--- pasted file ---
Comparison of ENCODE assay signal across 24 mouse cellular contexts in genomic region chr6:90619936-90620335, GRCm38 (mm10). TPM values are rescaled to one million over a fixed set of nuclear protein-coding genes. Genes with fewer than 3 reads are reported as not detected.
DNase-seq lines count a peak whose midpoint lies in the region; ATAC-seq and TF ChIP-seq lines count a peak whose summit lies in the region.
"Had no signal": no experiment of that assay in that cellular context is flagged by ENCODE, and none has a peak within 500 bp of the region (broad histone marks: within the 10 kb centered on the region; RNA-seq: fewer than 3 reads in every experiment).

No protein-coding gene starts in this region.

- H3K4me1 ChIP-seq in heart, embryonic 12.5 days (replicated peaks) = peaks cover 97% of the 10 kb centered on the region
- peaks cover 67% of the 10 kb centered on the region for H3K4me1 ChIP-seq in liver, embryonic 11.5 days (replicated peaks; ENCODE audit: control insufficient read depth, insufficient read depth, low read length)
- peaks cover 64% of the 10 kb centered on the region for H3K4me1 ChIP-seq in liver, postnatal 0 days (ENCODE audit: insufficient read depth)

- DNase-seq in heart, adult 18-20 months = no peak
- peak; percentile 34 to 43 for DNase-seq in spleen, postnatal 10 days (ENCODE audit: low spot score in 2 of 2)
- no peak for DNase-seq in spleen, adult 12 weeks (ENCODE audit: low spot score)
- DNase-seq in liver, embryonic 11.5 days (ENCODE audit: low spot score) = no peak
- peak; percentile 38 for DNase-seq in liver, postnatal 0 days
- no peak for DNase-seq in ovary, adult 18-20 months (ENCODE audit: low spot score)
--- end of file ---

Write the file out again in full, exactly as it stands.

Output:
Comparison of ENCODE assay signal across 24 mouse cellular contexts in genomic region chr6:90619936-90620335, GRCm38 (mm10). TPM values are rescaled to one million over a fixed set of nuclear protein-coding genes. Genes with fewer than 3 reads are reported as not detected.
DNase-seq lines count a peak whose midpoint lies in the region; ATAC-seq and TF ChIP-seq lines count a peak whose summit lies in the region.
"Had no signal": no experiment of that assay in that cellular context is flagged by ENCODE, and none has a peak within 500 bp of the region (broad histone marks: within the 10 kb centered on the region; RNA-seq: fewer than 3 reads in every experiment).

No protein-coding gene starts in this region.

- H3K4me1 ChIP-seq in heart, embryonic 12.5 days (replicated peaks) = peaks cover 97% of the 10 kb centered on the region
- peaks cover 67% of the 10 kb centered on the region for H3K4me1 ChIP-seq in liver, embryonic 11.5 days (replicated peaks; ENCODE audit: control insufficient read depth, insufficient read depth, low read length)
- peaks cover 64% of the 10 kb centered on the region for H3K4me1 ChIP-seq in liver, postnatal 0 days (ENCODE audit: insufficient read depth)

- DNase-seq in heart, adult 18-20 months = no peak
- peak; percentile 34 to 43 for DNase-seq in spleen, postnatal 10 days (ENCODE audit: low spot score in 2 of 2)
- no peak for DNase-seq in spleen, adult 12 weeks (ENCODE audit: low spot score)
- DNase-seq in liver, embryonic 11.5 days (ENCODE audit: low spot score) = no peak
- peak; percentile 38 for DNase-seq in liver, postnatal 0 days
- no peak for DNase-seq in ovary, adult 18-20 months (ENCODE audit: low spot score)